International Development on Aid Effectiveness. Presenter Said Muhammed Jama Aid Coordination Expert Ministry of National Planning and Development. 1. Aid Effectiveness: International Developments.
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Said Muhammed Jama
Aid Coordination Expert
Ministry of National Planning and Development
The international aid effectiveness movement began taking shape in the late 1990s. Donors and aid agencies, in particular, began to realize the costs they imposed on aid recipients by their many different approaches and requirements.
They began working with each other, and with partner countries, to harmonize these approaches and requirements.
The movement picked up momentum in (18-22 March 2002) at
the International Conference on Financing for Development in Monterrey, Mexico. (Monterrey Consensus)
The international communities agreed that it would be important to provide more financing for development- but more money alone was not good enough . Donors and partner countries alike wanted to know that aid would be used as effectively as possible
High-Level Forum on Harmonization (HLF-Rome)- was the second meeting, where leaders of major multilateral development banks and International and bilateral organizations, and donor and recipient country representatives attended in Rome meeting for the HLF meeting.
Commitment: to take action to improve the management and effectiveness of aid and to take stock of concrete progress, before meeting again in early 2005.
It defines 5 major principles to be adopted by partner countries (i.e. donors and recipients together),
Ownership: Partner Countries exercise effective leadership over their development policies and strategies, and coordinate development actions.
Alignment: Donors base their overall support on partner countries national development.
Harmonization: Donors’ actions are more harmonized , transparent, and collectively effective.
Managing for results: Managing resources and improving decision making for development results.
Mutual Accountability: Donors and partners are accountable for development results
Twelve indicators are defined to assess the adherence to these principles at a country level.
The Third High-Level Forum on Aid Effectiveness took place in Accra, Ghana. 1,700 Participants, including more than 100 ministries and heads of agencies from developing and donor countries, global funds, foundations, UN and multilateral institutions, and 80 civil society organisation.
The Accra Agenda for Action (AAA)- Sept, 2008- came out which expresses the international community’s commitment to further increase aid effectiveness– the implementation of the Paris Declaration Principles.
The AAA spell out the following:
Two reports on Monitoring the implementation of the Paris Declaration -2006 and 2008- provided evidence of the progress made against the indicators and targets of the Declaration.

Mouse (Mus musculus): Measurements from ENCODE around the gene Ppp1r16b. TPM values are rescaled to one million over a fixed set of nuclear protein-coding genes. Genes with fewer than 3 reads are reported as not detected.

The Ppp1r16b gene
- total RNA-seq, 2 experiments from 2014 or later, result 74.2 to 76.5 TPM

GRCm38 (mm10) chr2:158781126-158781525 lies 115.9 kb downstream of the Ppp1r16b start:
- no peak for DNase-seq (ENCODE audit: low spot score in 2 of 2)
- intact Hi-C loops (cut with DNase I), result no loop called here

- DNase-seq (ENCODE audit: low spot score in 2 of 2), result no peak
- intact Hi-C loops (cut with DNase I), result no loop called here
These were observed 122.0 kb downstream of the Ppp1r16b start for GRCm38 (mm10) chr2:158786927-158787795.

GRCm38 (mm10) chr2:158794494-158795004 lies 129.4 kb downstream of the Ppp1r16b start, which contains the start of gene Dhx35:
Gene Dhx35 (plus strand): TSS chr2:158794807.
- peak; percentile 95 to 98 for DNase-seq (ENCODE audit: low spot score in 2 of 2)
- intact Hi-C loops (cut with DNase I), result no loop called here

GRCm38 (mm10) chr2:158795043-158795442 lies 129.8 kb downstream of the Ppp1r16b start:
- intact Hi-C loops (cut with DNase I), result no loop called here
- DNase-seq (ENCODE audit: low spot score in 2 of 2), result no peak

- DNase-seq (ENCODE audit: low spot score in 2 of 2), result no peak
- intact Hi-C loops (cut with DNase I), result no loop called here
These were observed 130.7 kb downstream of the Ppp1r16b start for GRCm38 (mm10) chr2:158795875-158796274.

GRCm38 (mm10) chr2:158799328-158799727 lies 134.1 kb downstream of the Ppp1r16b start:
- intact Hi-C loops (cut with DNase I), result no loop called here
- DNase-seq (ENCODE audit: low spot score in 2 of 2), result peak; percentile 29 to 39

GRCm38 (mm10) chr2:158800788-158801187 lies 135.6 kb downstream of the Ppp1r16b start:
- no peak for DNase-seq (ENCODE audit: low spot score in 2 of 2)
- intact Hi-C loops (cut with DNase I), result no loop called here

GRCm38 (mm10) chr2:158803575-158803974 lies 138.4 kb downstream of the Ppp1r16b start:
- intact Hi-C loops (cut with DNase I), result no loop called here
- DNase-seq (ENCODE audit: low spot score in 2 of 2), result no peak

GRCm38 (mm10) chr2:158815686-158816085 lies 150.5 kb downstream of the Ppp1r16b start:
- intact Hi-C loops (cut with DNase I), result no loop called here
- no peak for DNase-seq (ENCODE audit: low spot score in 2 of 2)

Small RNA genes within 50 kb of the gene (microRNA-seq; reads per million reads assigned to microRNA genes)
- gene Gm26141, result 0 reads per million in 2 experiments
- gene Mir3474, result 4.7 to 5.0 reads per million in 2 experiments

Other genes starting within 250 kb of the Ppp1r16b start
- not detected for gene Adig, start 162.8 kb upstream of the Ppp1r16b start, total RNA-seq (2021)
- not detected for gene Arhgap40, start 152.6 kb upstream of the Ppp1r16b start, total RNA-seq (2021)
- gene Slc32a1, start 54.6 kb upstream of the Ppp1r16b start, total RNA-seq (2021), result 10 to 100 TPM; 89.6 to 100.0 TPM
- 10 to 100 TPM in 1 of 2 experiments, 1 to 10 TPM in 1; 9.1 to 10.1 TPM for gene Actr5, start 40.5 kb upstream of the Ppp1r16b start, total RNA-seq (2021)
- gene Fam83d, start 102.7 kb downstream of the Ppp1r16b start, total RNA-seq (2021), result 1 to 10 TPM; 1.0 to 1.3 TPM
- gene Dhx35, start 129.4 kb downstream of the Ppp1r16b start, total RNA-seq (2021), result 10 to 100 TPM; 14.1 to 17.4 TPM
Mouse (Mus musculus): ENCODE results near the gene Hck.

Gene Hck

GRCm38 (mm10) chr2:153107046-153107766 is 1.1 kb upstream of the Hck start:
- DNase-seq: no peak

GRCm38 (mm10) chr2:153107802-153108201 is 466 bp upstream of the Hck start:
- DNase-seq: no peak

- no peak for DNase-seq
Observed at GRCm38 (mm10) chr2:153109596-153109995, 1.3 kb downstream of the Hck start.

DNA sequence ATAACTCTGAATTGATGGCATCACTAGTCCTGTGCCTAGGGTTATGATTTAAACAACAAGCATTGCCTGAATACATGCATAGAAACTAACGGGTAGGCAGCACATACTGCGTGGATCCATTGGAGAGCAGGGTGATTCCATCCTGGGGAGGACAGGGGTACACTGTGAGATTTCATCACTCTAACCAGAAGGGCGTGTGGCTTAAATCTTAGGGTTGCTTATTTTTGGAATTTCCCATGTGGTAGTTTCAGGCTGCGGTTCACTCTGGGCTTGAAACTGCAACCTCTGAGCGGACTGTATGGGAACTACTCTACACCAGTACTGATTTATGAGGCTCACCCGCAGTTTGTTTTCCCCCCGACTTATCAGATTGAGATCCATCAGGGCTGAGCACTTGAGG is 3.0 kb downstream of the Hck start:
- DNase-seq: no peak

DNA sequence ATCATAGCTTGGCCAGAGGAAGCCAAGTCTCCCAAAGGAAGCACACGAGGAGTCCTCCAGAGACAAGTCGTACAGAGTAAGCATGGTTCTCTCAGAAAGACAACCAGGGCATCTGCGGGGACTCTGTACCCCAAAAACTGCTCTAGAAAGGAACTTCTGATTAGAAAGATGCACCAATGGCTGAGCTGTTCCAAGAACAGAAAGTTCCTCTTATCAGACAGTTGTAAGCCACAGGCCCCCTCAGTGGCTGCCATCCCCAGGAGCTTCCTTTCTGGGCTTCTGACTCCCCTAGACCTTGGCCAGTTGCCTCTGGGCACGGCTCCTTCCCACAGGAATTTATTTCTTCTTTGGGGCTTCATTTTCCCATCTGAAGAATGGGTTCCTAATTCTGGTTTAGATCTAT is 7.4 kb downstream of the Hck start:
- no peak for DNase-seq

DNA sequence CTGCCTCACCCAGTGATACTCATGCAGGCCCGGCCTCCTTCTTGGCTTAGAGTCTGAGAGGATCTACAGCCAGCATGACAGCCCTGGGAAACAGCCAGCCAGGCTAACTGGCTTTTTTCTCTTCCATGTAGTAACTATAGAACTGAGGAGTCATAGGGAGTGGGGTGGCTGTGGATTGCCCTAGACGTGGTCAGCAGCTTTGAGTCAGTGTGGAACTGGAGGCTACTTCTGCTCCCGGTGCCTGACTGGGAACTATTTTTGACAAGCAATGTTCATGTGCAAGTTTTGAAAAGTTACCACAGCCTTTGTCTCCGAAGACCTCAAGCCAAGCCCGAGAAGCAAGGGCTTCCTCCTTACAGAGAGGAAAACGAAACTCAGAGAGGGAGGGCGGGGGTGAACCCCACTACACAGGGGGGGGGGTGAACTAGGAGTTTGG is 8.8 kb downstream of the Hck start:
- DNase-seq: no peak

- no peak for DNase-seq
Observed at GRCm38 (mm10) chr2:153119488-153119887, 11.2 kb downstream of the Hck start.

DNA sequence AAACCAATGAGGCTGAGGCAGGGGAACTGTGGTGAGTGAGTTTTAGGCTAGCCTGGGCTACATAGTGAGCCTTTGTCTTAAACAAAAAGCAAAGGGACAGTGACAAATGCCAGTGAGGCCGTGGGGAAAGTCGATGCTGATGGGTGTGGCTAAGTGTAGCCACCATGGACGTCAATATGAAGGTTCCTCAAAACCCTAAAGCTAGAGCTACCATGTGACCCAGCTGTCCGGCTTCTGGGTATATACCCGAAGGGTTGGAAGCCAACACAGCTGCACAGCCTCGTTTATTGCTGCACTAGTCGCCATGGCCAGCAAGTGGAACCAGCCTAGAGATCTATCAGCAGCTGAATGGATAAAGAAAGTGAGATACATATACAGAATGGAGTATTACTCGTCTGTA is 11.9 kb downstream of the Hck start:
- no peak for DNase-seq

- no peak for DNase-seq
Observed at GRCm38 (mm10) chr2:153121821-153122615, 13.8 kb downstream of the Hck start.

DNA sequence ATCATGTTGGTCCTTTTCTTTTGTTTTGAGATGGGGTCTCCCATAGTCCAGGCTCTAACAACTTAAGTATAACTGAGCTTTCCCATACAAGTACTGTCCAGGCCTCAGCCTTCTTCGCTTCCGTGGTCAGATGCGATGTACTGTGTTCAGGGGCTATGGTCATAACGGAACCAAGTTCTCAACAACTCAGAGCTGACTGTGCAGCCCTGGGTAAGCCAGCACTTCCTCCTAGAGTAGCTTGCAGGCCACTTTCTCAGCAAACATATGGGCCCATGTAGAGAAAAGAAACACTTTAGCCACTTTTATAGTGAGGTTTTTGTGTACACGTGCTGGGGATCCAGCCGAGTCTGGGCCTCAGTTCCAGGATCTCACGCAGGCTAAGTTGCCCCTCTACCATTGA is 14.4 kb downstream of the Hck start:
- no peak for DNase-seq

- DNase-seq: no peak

The first phase of the Evaluation highlighted ways to strengthen the performance of both partner countries and aid providers, and prepares the ground for second phase Evaluation , to be conducted by 2011.
The second phase will focus on the effects of better aid in advancing development objectives.
Predictability: developing countries will strengthen the linkage between public expenditure and results, and donors will provide 3-to -5 years forward information on their planned aid to partner countries.
Ownership: developing country governments will engage more with parliament and civil society organizations.
Country systems: partner country system will be used to deliver aid as the first option, rather than donor system, and donors will share their plans on increasing use of country systems.
Conditionality: donors will switch from reliance on perspective conditions about how and when aid money is spent to conditions based on the developing country’s own development objectives.
Untying: donors will elaborate individual plans to further untie their aid.
Aid Fragmentation: donors agree to avoid creating new aid channels, and donors and countries will work on country-led division of labour.
Partnerships: all actors are encouraged to use the Paris Declaration principles, and value of South-South cooperation is welcomed.
Transparency: donors and countries will step up efforts to have mutual assessment reviews in place by 2010. These will involve stronger parliamentary and citizen engagement and will be complemented with credible independent evidence
The Rome Declaration on Harmonization set out the following program of activities:
To ensure that harmonization efforts are adapted to the country context and that donor assistance is aligned with the development of recipient country’s priorities.
To expand country-led efforts to streamline donor procedures and practices. (Country systems…)
To review and identify ways to adapt institutions’ and countries’ policies, procedures, and practices to facilitate harmonization.
To implement the good practices principles and standards formulated by the development community as the foundation for harmonization.